“Yes, but our ancestors want us to love everyone deeply. Everyone.”

“Everyone! That’s a high bar.”

“That is what they want from us.”

As much as I need to expand my heart, the shaman said that I also needed help. He said that I am "walking in the light now,” but that dark forces also surround me. The more one walks in the light, the harder dark forces work to undermine us. So, he said I needed “extra protection.”

My 59-year-old heart beats strong and true, but it has always needed protection, both literally and metaphorically. Because of the extensive burns on my chest, the fat layers and some musculature around my heart were permanently eviscerated. When I place a hand on my chest, there is only burned skin and bony rib cage surrounding my heart. There are no soft layers of insulation. My heart works perilously close to the surface.

Also, I am so open. I say what I feel, and I feel deeply. Many readers of Flashback Girl remark how vulnerable and honest the book is. The book is that way because I am that way. Although I don’t remember, apparently I have always been. I hear from people I knew from elementary school who vividly remember me as being kind, authentic and joyful, well before I had any consciousness of these traits.

There is good and bad in being this open. The good is whatever is accomplished by being true, kind, and real. Truth, kindness, and authenticity heal people.

The bad is that negativity cuts me deep. Because my heart is so open, I feel crushed by unkind words, by criticism and God knows, by cruelty. (The exception being when I work as a psychologist, because then I operate in a whole different professional zone. My professional boundaries are solid, protective, and firm.)

Some people don’t like people who are trying to do good. You know, those dark forces. They are out there.

So, when the shaman suggested that I needed more protection for my heart, I was down with that idea. There were quite a few more rituals for this. I chanted, lit candles, burned sage. I felt a little silly but also curious. I mean, who knows, right? And really, what did I have to lose?

A few days later, I had a conversation in which I felt deeply criticized, the kind of talk that could send me into a funk for days. I started down that rabbit hole, when suddenly I felt an energetic force-field around me. A curtain quickly folded around my heart, protecting me from pain. “Whoosh,” went the curtain, cloaking me with a soft but firm shield, gray but shimmering with silver.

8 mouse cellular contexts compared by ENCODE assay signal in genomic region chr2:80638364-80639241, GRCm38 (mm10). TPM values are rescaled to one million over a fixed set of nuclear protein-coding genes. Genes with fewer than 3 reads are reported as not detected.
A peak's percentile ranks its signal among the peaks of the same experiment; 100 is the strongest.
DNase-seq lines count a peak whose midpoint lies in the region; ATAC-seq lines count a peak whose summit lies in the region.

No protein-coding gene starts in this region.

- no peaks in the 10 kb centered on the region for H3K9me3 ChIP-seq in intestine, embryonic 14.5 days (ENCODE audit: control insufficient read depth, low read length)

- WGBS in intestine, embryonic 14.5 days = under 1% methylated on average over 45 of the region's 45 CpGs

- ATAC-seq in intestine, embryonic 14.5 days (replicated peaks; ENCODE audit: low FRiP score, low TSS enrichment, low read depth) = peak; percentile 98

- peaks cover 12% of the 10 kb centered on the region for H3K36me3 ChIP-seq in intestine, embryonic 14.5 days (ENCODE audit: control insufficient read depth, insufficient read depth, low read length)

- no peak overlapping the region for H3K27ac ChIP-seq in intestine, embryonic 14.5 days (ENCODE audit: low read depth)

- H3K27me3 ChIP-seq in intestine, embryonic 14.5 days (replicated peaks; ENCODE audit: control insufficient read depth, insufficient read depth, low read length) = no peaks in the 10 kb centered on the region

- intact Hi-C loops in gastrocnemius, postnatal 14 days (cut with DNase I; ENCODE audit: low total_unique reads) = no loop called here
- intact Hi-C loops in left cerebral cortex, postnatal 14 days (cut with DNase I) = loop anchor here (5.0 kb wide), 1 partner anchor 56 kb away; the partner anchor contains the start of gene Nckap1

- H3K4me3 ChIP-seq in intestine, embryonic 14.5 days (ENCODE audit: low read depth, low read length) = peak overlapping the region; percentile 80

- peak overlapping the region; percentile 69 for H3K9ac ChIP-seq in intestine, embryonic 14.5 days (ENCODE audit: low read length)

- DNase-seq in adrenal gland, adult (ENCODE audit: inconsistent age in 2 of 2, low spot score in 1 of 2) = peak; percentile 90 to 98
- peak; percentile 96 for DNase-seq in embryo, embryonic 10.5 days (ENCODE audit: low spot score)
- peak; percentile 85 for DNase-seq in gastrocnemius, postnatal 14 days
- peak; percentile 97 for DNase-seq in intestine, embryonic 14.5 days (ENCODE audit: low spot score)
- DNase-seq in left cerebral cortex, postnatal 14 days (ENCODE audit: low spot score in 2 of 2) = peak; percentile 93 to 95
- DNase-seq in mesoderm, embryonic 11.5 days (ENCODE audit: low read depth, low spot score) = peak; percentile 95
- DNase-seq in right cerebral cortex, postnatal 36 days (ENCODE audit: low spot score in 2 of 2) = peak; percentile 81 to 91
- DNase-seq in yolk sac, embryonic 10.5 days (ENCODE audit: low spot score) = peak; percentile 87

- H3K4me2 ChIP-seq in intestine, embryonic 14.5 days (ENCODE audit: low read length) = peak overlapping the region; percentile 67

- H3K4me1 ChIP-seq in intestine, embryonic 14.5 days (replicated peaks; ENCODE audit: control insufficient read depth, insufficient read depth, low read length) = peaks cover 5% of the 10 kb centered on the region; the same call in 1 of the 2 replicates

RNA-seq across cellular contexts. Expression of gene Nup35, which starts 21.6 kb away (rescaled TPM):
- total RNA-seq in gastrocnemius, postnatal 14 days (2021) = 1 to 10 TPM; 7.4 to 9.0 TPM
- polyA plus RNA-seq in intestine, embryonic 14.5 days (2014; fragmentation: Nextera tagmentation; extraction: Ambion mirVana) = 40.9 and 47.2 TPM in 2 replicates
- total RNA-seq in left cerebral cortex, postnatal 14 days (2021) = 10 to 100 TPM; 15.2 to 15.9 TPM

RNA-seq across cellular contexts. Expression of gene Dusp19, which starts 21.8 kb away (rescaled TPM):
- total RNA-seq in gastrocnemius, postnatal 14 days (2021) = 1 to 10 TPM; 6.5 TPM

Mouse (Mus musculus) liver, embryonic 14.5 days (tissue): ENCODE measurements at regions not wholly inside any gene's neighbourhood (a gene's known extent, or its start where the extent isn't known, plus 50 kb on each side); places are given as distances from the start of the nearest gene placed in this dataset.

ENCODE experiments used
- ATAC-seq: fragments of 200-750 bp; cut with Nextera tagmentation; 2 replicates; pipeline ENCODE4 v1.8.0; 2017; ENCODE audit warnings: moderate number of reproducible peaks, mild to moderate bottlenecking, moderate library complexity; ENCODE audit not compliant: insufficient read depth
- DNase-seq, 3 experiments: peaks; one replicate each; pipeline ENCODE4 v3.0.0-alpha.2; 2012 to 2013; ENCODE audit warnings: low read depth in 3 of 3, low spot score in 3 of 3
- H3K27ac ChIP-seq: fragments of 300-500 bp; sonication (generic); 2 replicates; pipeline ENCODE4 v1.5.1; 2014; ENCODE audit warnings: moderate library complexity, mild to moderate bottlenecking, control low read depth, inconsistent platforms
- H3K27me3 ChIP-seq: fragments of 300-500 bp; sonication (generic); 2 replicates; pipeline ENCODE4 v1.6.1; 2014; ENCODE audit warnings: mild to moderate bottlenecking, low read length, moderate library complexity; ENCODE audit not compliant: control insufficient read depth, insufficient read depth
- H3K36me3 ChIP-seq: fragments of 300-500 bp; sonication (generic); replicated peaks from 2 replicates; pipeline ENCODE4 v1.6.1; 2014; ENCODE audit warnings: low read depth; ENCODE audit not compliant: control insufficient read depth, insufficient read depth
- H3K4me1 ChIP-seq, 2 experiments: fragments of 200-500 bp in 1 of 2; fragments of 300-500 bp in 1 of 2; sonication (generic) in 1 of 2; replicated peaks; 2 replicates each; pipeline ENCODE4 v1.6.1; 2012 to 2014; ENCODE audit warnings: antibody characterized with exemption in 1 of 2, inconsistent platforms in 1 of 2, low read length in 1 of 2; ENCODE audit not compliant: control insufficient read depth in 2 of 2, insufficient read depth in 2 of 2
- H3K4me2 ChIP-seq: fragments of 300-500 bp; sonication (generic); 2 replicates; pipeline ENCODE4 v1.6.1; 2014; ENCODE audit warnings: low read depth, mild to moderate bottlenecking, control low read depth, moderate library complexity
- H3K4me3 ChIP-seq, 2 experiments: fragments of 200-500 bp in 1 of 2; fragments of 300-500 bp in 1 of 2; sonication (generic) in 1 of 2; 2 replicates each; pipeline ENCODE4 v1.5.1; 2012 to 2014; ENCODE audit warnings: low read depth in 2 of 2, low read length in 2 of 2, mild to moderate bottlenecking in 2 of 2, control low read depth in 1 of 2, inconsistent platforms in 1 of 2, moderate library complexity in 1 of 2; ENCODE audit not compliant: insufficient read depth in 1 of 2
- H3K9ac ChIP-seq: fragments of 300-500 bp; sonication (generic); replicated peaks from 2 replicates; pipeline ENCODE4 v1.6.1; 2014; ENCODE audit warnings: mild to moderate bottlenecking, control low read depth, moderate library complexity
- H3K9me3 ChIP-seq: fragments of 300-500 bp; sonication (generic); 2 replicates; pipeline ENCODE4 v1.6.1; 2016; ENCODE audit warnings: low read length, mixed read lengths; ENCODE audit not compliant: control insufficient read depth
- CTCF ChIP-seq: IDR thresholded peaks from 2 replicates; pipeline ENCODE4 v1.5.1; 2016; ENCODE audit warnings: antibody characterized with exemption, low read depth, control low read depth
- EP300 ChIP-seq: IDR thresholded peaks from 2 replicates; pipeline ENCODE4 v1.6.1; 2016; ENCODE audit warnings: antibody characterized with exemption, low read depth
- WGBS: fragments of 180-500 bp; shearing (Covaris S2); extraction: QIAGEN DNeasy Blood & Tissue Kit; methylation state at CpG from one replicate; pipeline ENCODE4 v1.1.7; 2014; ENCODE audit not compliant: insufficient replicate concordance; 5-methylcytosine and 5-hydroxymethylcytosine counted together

“What was that?” I wondered to myself. Inside I felt peace, an expansive calm, so unlike my usual descent into sad doubt. “What the heck was that?” It felt like my heart finally had protection, not a hard shell of cynicism, but a soft shell of loving care.

There have been other occurrences since consulting the shaman. A monarch butterfly flew right near our window one morning, the first monarch I have seen in our yard possibly …ever. My brother Marc and I loved monarch butterflies when we were small. We read about them; we caught them in butterfly nets and released them back into the sky. Every time I see a monarch butterfly, which isn’t often, I think of Marc.

That butterfly flew right near me for a markedly long time. Or was it a Marcedly long time?

This week, I was almost in a possible plane crash, but I wasn’t.

I just saw two hummingbirds and I never see hummingbirds.

Of course, these experiences could be explained away as coincidence or meaningless phenomenon to which I have erroneously attached sentiment. I was trained as a scientist and raised by skeptics. Sure. I cannot argue with that line of reasoning. There is no proof, and all these “coincidences,” seen through the cold lens of logic sound naive and silly.

But here is what I think. There is a great deal that we cannot possibly know, with our limited human brains and our mere five senses. The world is vast, and we are far more connected than we can perceive. There are wise people who know a lot, and I am inclined to listen respectfully.

As for me, my intent is to travel the path I am meant to travel, doing the work I am meant to do, with a deeply loving but newly protected heart (thank you Shaman!), for as long as possible.

Lise Deguire's multiple award-winning memoir, Flashback Girl: Lessons on Resilience from a Burn Survivor, is available for purchase on Amazon, Barnes & Noble, Newtown Book Shop and The Commonplace Reader.

1 Comment

Jul 28, 2022
  1. i learned a new word - bacchanalian. Thank you!

  2. It should be "Marcedly"

  3. I love this. So much of it resonated with me. I think there are many things we do not know and it is not for us to have them proven to us. It is for us to be open to them - whole heartedly; not easy but that's the work.

Well written and one of my favorites. Marc